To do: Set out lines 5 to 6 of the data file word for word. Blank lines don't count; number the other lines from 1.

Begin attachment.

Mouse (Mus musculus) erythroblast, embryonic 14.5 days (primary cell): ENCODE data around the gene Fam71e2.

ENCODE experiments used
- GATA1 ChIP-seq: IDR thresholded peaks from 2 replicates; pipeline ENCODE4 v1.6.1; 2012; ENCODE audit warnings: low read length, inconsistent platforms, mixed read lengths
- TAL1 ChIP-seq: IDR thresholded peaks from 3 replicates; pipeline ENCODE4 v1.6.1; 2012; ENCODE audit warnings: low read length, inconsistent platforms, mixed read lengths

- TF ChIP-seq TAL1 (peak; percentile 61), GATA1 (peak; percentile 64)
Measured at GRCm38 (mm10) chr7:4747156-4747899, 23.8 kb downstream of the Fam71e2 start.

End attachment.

- TF ChIP-seq TAL1 (peak; percentile 61), GATA1 (peak; percentile 64)
Measured at GRCm38 (mm10) chr7:4747156-4747899, 23.8 kb downstream of the Fam71e2 start.